The Blue Jackets looked leg weary at the beginning of the third, and San Jose was quick to exploit it.  Brandon Dubinsky was called for slashing at 5:39 of the third, which gave the Sharks another extra man opportunity.  (Although Dubinsky protested, it was a clear slash, particularly in a year where the officials have been told to focus on the slashing of sticks.)

Actually, it appeared that lighting might strike twice when R.J. Umberger got possession of the puck high in his zone, and started an odd man rush with Mark Letestu to his right, and only Marleau to contend with.  Umberger appeared focused on the shot, and tried to beat Stalock through the five hole again.  Stalock was having none of it, however, and the rebound caromed to Dan Boyle.  With Umberger and Letestu caught deep, Boyle led a 4-on-2 rush, with only Prout and Johnson available to provide resistance.  A quick pass from Boyle to Pavelski on the right wing moved the defense, and Pavelski's equally quick pass to Marleau coming late down the middle set the table for a quick wrister that gave the Sharks the lead.  Live by the short-handed opportunity, die by the short-handed opportunity.

This turn of events seemed to awaken the Blue Jackets from their slumber, and as San Jose appeared to be more content with simply getting the puck deep, the Blue Jackets went on the offense.  There was a sense of desperation in the building, and the Blue Jackets seemed to feed off of the anxiety and turn it into energy.  An apparent Nick Foligno goal had the crowd on its feet, but it was quickly waved off as having been kicked in -- a call that was confirmed by Toronto with equal dispatch.  Try that again next season, and it will likely count, but for now it was the dreaded "distinct kicking motion."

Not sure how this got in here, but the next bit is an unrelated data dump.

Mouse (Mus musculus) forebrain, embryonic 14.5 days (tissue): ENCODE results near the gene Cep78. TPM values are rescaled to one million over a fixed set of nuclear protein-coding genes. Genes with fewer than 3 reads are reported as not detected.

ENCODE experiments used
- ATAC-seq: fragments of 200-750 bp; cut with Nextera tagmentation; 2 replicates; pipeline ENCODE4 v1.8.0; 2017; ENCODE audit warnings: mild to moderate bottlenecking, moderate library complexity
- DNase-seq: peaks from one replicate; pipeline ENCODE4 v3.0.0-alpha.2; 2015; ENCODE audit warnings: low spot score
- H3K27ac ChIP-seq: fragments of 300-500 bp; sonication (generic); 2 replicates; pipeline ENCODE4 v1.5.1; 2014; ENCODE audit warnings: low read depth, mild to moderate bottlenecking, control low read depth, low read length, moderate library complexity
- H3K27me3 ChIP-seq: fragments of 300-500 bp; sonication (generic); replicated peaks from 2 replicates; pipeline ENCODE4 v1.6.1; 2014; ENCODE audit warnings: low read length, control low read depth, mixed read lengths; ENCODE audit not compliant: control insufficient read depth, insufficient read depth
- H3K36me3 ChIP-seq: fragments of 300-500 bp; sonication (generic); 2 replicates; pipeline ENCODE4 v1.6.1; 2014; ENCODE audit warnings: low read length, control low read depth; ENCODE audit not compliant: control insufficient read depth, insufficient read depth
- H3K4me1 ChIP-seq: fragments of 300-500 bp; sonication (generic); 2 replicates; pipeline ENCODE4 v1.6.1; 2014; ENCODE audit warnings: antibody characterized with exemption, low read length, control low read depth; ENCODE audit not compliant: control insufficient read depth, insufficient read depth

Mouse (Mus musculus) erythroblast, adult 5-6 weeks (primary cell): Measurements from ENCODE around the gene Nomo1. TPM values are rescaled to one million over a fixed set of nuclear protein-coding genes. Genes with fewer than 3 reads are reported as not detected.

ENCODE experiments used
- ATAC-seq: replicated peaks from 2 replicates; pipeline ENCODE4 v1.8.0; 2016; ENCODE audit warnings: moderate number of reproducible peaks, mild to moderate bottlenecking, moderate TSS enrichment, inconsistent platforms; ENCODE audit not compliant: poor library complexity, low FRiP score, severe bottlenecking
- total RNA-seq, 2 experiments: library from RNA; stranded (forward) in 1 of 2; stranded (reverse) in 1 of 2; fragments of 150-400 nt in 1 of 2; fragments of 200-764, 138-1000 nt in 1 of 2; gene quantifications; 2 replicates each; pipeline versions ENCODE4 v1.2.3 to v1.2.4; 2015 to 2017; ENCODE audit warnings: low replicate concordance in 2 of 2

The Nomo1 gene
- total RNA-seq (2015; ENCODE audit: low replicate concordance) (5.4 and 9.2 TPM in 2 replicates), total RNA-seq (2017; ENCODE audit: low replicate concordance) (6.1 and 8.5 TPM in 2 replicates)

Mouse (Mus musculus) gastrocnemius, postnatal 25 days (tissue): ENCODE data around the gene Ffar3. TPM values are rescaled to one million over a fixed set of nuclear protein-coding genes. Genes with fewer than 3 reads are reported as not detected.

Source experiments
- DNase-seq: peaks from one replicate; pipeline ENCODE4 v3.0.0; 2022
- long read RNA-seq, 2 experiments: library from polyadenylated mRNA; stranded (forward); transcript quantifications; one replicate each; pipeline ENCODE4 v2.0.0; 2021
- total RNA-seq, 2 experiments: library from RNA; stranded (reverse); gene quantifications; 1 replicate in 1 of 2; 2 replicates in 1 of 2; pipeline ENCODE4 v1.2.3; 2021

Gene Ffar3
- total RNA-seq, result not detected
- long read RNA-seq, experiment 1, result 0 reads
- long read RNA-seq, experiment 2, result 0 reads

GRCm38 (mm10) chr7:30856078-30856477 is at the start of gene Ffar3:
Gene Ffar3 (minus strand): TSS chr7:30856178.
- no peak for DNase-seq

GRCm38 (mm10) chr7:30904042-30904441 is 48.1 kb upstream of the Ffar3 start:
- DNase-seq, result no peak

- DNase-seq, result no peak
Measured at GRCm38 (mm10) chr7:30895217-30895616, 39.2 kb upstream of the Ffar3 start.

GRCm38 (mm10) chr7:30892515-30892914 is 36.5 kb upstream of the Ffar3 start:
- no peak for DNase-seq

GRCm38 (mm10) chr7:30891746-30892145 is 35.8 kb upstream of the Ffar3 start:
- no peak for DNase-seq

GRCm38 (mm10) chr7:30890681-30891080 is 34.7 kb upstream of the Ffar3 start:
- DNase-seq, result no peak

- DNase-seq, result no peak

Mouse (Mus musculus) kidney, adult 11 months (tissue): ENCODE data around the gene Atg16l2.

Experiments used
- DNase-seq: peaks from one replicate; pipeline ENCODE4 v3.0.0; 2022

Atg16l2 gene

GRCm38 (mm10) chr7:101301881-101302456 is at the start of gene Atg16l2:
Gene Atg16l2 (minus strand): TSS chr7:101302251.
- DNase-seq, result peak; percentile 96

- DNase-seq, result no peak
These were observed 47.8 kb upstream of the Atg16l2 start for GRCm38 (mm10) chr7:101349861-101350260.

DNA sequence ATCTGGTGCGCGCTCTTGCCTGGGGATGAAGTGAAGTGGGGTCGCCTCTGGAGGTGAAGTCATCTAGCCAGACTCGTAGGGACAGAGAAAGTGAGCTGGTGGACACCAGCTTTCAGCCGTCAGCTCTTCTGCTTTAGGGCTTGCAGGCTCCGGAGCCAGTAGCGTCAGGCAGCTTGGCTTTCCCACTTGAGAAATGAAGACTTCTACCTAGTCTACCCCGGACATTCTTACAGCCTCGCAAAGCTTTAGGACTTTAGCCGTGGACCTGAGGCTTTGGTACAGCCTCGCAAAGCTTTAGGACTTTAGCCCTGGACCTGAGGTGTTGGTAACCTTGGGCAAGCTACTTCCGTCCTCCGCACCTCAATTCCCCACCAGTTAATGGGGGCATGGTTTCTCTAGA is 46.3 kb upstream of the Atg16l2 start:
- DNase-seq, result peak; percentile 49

Undaunted, the Blue Jackets kept the pressure on, and put the rubber on net.  Just as the game clock ticked under the five minute mark, Dubinsky backhanded a beautiful pass to James Wisniewski near the top of the right circle.  Stalock came way out of the net to cut down the angle, while Wisniewski was unmolested.  As he wound up, the scene was more reminiscent of a western movie gunfight than anything else.  Stick hit puck, and the puck zipped over Stalock's right shoulder, off the crossbar and into the net.  Tie game, and the reaction by the club and the fans was more befitting a playoff win than a regular season tie.  Still, it was a satisfying goal for Wisniewski, as well as a bit of redemption, as he had another night with some absolutely breathtaking turnovers in the defensive zone.